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Bell, James Madison (03 April 1826–1902), abolitionist, poet, and lecturer, was born in Gallipolis, Ohio. His parents’ identities are unknown. At age sixteen, in 1842, he moved to Cincinnati. While there, in 1848, he married Louisiana Sanderlin (or Sanderline), with whom he had several children, and also learned the plastering trade from his brother-in-law George Knight. Bell worked as a plasterer during the day and attended Cincinnati High School for Colored People at night. Founded in 1844 by Reverend Hiram S. Gilmore, the school had a connection to Oberlin College and was said to have given impetus to the sentiment found in ...

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Bissell, Emily Perkins (31 May 1861–08 March 1948), volunteer social worker and author, was born in Wilmington, Delaware, the daughter of Champion Aristarcus Bissell, a lawyer and banker, and Josephine Wales. Her forebears settled in Connecticut where her father, a Yale graduate, was reared. Her maternal grandfather, John Wales, served as a U.S. senator from Delaware from 1849 to 1851. Bissell was educated in Wilmington and at Miss Charlier’s School in New York City....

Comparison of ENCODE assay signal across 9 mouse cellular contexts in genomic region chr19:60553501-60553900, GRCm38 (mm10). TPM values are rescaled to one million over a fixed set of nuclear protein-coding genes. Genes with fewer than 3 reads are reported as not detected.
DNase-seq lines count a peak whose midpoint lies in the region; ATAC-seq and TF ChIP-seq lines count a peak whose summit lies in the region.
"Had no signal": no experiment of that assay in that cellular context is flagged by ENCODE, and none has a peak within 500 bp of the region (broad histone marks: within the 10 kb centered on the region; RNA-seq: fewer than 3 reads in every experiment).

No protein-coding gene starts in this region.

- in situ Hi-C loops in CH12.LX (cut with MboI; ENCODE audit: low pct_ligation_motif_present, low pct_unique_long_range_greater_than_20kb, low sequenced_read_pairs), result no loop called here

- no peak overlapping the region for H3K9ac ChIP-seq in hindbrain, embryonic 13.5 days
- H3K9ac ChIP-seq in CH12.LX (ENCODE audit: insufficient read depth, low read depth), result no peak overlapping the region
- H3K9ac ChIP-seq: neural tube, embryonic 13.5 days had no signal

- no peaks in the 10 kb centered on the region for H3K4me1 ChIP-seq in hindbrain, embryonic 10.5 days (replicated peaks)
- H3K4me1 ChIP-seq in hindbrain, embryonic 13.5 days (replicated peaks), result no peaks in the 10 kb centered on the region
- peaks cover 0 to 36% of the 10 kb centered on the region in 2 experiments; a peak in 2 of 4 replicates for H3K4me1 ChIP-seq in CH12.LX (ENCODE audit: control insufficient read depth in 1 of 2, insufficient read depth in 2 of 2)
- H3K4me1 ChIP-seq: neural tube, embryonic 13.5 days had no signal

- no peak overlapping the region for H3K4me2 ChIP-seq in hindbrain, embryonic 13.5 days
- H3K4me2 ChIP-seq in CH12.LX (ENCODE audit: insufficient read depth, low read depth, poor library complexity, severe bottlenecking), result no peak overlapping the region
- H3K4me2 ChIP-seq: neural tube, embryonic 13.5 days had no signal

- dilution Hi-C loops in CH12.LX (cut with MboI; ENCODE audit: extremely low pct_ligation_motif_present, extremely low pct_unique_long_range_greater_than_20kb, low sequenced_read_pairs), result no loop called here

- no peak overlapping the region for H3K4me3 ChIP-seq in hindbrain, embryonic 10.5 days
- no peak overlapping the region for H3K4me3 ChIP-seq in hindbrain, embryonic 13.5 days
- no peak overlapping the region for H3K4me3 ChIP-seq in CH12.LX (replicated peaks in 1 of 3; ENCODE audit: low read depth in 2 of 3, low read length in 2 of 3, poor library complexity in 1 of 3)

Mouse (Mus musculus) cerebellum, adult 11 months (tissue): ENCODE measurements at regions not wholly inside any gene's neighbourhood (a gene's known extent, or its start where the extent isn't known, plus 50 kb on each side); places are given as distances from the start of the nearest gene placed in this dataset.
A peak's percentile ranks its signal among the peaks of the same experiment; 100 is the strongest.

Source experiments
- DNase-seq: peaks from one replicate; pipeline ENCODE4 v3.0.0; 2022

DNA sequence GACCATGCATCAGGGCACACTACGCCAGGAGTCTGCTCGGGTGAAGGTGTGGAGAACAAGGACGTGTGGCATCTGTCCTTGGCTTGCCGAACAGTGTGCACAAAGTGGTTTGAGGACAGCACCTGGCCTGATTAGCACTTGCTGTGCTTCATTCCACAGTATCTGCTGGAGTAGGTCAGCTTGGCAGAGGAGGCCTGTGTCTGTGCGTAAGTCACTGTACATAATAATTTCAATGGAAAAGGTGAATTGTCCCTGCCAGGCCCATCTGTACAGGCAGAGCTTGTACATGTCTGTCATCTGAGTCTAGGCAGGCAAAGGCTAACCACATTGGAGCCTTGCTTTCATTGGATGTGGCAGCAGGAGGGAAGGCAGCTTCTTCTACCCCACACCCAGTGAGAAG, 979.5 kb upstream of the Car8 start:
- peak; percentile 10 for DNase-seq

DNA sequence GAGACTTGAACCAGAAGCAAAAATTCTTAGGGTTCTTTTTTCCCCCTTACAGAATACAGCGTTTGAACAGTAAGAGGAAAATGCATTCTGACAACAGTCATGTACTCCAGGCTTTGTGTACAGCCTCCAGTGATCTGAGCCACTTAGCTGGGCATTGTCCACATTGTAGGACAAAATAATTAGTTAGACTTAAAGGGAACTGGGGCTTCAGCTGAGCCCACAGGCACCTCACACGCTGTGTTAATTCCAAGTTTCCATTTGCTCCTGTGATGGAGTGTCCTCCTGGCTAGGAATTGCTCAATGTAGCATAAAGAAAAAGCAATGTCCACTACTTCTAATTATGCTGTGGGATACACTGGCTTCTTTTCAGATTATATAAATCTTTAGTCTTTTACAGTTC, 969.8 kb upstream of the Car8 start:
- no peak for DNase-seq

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Arna Bontemps Photograph by Carl Van Vechten, 1939. Courtesy of the Library of Congress (LC-USZ62-100856).

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Bontemps, Arna Wendell (13 October 1902–04 June 1973), writer, was born in Alexandria, Louisiana, the son of Paul Bismark Bontemps, a bricklayer, and Maria Carolina Pembroke, a schoolteacher. He was reared in Los Angeles, where his family moved when he was three. He graduated from Pacific Union College in Angwin, California, in 1923....